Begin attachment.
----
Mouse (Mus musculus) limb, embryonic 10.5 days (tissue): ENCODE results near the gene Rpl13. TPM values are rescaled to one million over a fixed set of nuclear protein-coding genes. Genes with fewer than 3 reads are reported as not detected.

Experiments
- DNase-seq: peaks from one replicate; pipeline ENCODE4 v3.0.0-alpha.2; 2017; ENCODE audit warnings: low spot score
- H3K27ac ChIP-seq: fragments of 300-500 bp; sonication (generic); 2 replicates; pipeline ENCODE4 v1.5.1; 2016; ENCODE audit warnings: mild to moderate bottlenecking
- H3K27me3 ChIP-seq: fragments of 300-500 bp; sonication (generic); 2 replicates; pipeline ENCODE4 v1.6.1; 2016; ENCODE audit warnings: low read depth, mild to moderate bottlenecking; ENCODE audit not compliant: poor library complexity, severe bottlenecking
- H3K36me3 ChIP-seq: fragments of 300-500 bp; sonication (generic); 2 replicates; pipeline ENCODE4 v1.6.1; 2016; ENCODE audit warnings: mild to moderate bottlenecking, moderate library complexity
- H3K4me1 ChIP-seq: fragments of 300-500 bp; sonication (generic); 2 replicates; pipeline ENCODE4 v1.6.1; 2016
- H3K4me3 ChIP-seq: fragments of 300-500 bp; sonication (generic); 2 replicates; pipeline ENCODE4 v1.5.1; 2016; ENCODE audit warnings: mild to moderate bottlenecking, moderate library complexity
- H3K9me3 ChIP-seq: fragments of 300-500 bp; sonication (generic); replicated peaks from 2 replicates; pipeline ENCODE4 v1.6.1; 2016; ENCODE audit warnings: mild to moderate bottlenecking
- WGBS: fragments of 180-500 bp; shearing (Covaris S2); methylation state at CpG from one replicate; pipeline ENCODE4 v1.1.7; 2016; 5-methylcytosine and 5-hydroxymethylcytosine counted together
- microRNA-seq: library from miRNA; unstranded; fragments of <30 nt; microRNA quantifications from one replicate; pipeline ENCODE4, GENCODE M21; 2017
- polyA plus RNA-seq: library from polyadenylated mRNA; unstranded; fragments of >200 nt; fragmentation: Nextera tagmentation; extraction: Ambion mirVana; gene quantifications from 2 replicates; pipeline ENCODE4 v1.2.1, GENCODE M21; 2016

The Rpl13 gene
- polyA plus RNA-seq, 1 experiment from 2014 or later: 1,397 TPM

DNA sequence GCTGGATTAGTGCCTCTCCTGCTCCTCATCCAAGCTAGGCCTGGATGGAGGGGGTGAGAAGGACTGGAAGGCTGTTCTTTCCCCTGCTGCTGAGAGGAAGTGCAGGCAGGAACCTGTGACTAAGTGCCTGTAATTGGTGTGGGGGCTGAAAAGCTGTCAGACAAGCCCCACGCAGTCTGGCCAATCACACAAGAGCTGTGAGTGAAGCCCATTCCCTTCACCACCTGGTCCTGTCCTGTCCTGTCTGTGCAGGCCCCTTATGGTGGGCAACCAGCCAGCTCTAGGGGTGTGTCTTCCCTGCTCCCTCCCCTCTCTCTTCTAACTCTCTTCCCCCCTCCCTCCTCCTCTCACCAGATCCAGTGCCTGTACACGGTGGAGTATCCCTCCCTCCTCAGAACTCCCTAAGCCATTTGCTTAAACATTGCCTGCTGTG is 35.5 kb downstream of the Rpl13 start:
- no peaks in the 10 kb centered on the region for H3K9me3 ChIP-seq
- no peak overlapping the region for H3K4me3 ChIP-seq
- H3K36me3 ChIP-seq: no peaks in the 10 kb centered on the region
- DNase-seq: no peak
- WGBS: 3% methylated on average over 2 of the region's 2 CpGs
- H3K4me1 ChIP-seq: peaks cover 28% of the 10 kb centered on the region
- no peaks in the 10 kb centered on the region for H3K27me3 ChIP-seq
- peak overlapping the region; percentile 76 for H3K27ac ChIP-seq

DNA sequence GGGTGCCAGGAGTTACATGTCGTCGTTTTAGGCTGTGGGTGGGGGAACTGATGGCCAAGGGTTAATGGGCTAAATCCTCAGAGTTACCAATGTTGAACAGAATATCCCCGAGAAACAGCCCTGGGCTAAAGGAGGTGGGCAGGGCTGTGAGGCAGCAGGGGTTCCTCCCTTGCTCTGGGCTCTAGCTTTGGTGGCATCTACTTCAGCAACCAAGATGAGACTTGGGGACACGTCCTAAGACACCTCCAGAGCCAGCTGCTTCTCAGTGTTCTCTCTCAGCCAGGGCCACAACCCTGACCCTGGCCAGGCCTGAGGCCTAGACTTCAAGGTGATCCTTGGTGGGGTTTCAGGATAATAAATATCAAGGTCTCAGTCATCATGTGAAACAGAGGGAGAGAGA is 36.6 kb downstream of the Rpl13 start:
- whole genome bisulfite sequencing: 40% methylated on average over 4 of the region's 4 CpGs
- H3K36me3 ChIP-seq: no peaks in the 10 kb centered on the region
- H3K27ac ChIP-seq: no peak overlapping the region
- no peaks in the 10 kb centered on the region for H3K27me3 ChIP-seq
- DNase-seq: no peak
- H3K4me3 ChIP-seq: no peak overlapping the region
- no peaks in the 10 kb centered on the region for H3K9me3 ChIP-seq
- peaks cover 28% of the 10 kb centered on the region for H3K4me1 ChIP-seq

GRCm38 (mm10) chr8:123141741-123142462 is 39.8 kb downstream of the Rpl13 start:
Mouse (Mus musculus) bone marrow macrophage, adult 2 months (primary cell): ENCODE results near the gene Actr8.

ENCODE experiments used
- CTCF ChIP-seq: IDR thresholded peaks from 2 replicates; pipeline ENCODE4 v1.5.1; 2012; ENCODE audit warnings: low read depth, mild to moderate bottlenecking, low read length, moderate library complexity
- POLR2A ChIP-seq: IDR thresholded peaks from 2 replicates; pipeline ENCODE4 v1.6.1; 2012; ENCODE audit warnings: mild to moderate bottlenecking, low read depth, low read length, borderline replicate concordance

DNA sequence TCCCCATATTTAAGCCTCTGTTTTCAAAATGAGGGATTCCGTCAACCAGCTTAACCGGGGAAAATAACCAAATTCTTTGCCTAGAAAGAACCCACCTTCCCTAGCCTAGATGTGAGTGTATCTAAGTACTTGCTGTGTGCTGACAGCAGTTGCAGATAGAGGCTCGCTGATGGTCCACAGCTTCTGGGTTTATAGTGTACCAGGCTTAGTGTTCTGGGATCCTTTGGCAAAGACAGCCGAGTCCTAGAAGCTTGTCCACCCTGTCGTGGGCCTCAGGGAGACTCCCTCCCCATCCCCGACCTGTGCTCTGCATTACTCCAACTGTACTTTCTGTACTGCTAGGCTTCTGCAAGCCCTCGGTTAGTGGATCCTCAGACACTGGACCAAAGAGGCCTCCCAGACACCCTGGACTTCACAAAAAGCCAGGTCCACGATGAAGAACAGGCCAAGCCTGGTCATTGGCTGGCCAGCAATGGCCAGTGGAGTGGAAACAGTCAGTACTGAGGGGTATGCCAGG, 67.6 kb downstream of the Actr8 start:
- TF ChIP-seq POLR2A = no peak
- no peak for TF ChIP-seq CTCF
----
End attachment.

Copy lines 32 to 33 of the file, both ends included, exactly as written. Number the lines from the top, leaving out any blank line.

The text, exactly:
- peaks cover 28% of the 10 kb centered on the region for H3K4me1 ChIP-seq

GRCm38 (mm10) chr8:123141741-123142462 is 39.8 kb downstream of the Rpl13 start: